Managing Prostate Cancer May Mean Waiting
Research shows that for some patients who have prostate cancer, moving immediately to treatment may not be in their best interest.
Under a doctor’s guidance, sometimes the best choice for managing prostate cancer may be closely monitoring the condition instead of rushing into treatment — an option known as active surveillance or watchful waiting.
“In some men who have early-stage prostate cancer, the disease may never progress to a point where it causes problems or truly requires treatment,” says Anwar Khurshid, M.D., an oncologist with Arlington Cancer Center, a Texas Health Physicians Group practice, and on the medical staff at Texas Health Arlington Memorial Hospital. “For others, treatment options may not be appropriate due to their medical condition. In both of these situations, closely tracking the progress of the disease may allow us to avoid unnecessary treatment and the complications that sometimes occur alongside treatment.”
Dr. Khurshid is referring to the rare but serious complications that sometimes accompany procedures such as biopsies, as well as the possible risks to fertility, continence and other areas of wellness that can accompany treatment for prostate cancer.
When Watchful Waiting Is Right
It is a doctor’s job to help patients weigh the pros and cons of each prostate cancer management plan using that case’s unique details. Watchful waiting and active surveillance are medical protocols that involve routine follow-ups with a healthcare team to monitor disease progression.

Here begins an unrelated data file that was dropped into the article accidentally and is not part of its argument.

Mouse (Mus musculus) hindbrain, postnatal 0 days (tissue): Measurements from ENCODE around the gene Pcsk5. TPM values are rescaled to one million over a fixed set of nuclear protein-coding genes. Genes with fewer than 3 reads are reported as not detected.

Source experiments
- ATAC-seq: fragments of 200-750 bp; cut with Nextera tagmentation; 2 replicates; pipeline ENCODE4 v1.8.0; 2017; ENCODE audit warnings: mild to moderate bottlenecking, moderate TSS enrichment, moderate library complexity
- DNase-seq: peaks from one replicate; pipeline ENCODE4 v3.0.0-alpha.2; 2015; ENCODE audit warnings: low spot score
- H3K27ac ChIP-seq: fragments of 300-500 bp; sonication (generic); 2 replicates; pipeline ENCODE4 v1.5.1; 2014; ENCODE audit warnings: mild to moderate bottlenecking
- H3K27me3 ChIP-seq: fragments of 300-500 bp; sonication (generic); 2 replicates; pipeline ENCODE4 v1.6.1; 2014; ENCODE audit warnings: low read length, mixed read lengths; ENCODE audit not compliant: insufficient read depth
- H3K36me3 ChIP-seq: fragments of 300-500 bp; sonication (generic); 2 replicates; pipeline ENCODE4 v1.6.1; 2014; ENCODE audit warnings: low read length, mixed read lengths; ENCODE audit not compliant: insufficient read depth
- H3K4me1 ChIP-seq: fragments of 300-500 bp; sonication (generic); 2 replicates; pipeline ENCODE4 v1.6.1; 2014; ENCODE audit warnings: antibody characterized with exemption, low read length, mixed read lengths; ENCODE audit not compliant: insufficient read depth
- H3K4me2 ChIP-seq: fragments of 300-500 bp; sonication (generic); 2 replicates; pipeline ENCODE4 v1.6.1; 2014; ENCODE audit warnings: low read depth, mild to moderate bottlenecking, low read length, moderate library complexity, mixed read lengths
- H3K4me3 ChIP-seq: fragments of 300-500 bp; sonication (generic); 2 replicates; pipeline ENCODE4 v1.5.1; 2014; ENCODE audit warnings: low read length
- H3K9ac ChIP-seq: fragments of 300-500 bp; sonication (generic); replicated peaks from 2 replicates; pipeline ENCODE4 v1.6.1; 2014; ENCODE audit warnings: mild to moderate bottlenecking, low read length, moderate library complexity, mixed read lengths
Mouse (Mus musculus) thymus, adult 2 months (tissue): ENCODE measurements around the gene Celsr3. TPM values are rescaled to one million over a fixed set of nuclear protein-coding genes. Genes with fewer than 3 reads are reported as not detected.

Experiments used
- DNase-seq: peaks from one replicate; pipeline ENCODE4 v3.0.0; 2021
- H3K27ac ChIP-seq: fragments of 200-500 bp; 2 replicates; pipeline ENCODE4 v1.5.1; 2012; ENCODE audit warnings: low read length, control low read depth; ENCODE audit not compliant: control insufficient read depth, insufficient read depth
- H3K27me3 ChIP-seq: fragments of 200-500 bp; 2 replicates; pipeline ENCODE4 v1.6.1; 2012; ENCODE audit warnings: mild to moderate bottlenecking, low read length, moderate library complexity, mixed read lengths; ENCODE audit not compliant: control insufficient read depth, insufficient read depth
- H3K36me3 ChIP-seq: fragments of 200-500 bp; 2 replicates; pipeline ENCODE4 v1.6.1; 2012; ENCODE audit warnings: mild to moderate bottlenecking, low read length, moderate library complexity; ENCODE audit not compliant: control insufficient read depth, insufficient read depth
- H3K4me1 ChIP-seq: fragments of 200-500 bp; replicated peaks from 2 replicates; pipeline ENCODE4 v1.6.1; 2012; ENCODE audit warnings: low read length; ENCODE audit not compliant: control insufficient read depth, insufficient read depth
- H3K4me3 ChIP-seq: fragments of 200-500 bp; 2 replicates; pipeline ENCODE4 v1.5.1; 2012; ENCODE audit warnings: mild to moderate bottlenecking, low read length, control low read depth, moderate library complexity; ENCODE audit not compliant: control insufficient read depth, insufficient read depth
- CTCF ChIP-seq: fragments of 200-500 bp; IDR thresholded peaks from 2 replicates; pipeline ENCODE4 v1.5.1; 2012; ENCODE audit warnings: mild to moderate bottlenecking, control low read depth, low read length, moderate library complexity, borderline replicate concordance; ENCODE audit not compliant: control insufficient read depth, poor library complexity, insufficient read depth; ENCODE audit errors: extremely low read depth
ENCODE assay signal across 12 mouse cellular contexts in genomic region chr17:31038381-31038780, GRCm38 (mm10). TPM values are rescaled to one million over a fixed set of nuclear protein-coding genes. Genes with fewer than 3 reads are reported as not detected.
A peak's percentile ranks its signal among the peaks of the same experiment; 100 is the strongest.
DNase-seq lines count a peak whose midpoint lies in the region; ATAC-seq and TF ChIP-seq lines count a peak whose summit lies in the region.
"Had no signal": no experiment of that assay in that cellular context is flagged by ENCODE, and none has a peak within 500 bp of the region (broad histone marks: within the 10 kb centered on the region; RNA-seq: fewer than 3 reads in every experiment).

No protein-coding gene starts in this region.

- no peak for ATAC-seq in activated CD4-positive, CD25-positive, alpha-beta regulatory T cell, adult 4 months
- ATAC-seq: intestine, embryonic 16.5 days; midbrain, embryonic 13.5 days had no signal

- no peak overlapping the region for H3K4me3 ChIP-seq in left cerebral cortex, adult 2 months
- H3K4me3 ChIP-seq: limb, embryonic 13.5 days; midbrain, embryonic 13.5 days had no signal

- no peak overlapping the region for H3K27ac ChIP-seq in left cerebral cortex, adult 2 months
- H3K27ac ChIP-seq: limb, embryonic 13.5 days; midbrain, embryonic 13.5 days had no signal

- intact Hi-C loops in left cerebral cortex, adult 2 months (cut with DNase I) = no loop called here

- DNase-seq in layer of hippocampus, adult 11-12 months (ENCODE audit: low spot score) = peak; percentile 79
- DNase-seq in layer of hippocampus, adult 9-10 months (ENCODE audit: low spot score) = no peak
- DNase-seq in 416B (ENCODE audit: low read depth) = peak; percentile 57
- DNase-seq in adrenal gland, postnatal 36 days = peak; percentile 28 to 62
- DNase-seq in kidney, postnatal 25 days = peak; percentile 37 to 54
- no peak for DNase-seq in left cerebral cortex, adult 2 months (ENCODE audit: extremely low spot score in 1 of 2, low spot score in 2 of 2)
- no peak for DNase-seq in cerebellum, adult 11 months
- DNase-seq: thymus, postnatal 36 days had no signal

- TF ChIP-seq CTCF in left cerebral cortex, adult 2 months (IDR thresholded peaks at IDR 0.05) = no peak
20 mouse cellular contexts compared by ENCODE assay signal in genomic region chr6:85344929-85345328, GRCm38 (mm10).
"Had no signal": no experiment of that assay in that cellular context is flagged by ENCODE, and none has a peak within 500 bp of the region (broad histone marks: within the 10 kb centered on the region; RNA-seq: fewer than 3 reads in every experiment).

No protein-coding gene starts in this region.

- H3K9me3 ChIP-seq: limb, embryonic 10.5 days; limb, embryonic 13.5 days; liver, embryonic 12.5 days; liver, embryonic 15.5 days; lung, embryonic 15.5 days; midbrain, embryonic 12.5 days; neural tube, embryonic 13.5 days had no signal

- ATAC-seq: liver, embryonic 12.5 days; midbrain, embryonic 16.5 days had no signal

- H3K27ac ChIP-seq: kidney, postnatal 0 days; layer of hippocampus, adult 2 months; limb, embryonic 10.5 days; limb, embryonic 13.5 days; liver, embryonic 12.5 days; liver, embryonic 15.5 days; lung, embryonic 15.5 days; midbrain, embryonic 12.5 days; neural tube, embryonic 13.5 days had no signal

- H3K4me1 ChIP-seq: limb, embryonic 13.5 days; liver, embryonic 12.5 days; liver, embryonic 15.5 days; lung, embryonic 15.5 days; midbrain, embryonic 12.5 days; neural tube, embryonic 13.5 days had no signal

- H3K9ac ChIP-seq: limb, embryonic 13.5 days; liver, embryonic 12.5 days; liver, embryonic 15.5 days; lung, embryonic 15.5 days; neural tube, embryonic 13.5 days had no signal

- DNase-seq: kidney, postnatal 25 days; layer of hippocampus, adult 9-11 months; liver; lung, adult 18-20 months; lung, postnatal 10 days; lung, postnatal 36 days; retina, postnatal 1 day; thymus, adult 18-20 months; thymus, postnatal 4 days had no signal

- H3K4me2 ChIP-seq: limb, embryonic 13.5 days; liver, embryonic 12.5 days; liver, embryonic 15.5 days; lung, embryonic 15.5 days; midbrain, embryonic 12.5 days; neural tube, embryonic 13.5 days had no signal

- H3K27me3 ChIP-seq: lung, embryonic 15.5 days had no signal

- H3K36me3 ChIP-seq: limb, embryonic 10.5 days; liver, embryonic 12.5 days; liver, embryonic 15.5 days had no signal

To qualify for these approaches, patients typically must be low risk, meaning they have:
- Early-stage cancer that has not spread beyond the prostate
- Cancer that is found only in one half of one lobe of the prostate
- Prostate cancer grading scores on the Gleason scale of less than six
- Prostate-specific antigen (PSA) reading of 10 or less
- Willingness to follow up regularly with a doctor
How It Works
Initially, patients on active surveillance meet with doctors every three months for PSA screenings and have biopsies done once a year. Those follow-ups may increase or decrease depending on the findings, and other diagnostic tests such as ultrasounds may be necessary during the process.
“Active surveillance is appropriate only for patients who are motivated to continue routine follow-ups,” Dr. Khurshid says. “If we do find disease progression, that signals us that it is time to move on to treatment, whether that means surgery, radiation or a combination of both. The goal is to do whatever is best for the patient while at the same time minimizing the negative impact of the disease on his life.”
Find a Texas Health Physicians Group doctor who can help you manage prostate health.
Physicians employed by Texas Health Physicians Group practice independently and are not employees of the hospital or Texas Health Resources.